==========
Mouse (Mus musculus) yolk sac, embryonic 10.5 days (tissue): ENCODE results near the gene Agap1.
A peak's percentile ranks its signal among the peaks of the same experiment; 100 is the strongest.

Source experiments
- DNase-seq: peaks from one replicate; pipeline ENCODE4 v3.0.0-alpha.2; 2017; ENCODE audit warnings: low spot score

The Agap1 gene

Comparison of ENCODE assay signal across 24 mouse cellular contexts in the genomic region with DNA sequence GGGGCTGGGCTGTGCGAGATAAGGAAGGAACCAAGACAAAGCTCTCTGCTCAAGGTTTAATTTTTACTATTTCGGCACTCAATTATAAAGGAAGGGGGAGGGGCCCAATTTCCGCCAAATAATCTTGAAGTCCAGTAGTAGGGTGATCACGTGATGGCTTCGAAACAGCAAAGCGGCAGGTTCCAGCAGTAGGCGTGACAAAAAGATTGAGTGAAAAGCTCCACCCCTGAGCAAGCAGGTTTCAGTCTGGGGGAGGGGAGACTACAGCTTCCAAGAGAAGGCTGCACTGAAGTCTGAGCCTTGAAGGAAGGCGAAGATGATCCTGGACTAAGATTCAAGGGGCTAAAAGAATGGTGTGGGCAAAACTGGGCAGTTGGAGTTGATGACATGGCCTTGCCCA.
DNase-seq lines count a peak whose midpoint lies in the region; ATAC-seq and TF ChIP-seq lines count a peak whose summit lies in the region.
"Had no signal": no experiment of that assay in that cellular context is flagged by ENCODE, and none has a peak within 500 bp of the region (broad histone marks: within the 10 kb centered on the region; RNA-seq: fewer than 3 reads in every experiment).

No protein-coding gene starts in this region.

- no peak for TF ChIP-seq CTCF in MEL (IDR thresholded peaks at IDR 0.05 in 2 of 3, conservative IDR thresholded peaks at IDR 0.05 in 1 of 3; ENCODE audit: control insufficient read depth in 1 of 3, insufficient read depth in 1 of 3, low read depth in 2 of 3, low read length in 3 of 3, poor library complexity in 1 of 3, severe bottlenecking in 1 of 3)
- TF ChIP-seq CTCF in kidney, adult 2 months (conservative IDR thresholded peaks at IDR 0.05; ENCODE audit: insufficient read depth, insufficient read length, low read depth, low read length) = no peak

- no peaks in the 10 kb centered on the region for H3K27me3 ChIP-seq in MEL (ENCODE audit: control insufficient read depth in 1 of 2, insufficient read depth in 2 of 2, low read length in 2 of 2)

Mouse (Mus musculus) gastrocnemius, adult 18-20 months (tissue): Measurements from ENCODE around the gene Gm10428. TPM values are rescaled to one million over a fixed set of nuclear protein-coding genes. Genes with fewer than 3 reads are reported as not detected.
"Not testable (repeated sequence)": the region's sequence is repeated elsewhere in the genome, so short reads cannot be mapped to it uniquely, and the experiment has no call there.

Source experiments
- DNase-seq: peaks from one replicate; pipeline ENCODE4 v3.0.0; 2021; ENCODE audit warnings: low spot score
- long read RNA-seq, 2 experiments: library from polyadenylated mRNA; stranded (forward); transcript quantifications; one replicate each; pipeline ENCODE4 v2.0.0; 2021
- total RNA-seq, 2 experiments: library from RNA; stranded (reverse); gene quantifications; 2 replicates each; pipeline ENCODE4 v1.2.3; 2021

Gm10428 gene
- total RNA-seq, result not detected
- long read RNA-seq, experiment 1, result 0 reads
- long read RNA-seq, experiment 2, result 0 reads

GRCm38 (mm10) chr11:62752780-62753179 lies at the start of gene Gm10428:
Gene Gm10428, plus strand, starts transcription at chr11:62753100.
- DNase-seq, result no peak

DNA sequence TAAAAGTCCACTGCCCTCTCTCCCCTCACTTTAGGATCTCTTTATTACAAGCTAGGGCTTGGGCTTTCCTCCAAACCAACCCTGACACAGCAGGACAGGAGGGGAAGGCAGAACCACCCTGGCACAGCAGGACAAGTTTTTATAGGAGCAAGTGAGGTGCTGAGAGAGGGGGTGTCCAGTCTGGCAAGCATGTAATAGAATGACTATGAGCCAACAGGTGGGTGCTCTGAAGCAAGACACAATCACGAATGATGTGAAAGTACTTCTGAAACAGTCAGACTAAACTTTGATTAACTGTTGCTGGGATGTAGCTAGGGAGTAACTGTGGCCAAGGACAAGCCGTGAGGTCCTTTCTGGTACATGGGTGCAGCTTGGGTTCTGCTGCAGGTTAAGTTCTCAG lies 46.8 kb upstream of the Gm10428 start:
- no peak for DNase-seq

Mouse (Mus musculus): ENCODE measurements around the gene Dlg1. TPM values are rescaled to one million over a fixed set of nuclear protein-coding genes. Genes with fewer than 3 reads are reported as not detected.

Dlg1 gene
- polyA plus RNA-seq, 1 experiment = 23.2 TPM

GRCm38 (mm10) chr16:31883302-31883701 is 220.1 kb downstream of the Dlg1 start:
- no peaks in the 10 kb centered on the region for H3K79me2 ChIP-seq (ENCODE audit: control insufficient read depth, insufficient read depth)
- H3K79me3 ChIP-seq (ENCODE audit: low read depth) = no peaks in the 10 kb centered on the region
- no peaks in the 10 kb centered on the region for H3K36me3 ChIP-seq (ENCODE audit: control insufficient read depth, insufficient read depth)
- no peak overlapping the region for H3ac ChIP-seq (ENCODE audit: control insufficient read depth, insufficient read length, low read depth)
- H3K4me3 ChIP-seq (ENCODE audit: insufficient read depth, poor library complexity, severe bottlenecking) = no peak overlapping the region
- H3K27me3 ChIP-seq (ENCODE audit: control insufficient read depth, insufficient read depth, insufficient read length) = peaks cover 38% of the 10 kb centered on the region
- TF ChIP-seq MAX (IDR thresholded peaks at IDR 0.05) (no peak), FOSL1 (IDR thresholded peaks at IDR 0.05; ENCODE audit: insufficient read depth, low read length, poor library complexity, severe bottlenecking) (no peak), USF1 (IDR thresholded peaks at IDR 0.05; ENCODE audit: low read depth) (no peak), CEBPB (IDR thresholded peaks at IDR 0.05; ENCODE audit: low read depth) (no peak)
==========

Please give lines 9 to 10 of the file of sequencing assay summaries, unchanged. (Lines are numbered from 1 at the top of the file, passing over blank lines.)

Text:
No protein-coding gene starts in this region.

- no peak for TF ChIP-seq CTCF in MEL (IDR thresholded peaks at IDR 0.05 in 2 of 3, conservative IDR thresholded peaks at IDR 0.05 in 1 of 3; ENCODE audit: control insufficient read depth in 1 of 3, insufficient read depth in 1 of 3, low read depth in 2 of 3, low read length in 3 of 3, poor library complexity in 1 of 3, severe bottlenecking in 1 of 3)